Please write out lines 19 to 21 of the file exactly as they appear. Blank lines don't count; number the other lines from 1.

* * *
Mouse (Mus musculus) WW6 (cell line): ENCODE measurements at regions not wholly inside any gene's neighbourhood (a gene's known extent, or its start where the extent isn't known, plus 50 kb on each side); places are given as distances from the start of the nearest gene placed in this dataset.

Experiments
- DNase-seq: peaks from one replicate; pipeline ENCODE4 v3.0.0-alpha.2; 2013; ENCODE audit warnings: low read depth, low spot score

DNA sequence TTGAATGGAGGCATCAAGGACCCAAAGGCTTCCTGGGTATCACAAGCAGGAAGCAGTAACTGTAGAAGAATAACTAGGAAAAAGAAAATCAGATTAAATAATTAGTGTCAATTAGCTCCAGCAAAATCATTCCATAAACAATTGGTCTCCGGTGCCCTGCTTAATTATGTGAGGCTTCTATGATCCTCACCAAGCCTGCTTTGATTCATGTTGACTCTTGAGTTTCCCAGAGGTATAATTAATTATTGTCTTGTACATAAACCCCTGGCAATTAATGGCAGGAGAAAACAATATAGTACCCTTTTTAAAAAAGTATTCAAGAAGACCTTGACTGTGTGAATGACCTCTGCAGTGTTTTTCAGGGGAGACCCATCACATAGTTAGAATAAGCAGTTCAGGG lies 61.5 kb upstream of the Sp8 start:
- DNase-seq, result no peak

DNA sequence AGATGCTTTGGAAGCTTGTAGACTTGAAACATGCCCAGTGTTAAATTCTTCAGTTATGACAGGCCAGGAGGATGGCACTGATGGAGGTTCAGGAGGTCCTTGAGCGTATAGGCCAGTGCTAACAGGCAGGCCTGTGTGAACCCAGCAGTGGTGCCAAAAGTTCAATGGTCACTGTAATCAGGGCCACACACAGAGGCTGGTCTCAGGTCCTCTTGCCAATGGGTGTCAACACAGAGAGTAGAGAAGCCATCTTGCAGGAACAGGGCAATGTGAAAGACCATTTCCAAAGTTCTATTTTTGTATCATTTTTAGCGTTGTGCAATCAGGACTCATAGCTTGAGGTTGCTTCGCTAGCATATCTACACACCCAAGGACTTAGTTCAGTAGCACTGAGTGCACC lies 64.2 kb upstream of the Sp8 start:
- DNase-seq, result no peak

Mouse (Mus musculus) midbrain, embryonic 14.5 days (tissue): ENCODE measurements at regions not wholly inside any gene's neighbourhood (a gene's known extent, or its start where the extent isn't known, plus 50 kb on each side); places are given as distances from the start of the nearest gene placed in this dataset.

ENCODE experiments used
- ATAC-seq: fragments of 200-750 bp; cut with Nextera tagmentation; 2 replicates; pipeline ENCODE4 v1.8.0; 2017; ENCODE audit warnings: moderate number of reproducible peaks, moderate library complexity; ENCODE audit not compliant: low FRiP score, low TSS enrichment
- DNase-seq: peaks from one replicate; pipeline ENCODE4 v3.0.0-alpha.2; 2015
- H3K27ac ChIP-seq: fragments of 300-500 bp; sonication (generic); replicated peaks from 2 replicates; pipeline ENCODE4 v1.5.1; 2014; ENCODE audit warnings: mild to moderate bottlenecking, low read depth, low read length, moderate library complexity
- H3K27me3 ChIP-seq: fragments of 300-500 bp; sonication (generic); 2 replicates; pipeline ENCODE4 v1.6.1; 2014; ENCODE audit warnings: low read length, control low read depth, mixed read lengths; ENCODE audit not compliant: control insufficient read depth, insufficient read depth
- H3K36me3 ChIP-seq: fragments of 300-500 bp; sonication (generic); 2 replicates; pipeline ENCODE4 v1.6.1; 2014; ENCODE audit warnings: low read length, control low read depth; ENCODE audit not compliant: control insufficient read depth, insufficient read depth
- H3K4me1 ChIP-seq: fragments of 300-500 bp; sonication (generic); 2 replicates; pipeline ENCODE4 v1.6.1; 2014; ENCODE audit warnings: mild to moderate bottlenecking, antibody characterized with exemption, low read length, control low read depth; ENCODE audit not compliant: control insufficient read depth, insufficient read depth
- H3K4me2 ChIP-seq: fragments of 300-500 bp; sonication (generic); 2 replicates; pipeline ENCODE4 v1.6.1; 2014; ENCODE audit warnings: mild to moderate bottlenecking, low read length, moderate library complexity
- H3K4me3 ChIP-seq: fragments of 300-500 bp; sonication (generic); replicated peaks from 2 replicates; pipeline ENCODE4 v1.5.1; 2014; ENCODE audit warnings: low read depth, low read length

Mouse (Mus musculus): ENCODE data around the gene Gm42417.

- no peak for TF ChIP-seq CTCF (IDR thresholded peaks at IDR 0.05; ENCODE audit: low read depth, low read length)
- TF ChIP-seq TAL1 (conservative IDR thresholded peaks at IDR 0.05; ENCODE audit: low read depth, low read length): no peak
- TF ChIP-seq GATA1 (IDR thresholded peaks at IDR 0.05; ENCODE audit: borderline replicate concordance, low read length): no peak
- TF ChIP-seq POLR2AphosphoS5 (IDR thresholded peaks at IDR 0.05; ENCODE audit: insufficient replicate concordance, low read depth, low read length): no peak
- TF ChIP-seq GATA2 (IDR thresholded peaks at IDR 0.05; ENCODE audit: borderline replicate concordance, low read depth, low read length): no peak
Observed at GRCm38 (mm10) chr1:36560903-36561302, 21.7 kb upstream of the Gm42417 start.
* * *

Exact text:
- no peak for TF ChIP-seq CTCF (IDR thresholded peaks at IDR 0.05; ENCODE audit: low read depth, low read length)
- TF ChIP-seq TAL1 (conservative IDR thresholded peaks at IDR 0.05; ENCODE audit: low read depth, low read length): no peak
- TF ChIP-seq GATA1 (IDR thresholded peaks at IDR 0.05; ENCODE audit: borderline replicate concordance, low read length): no peak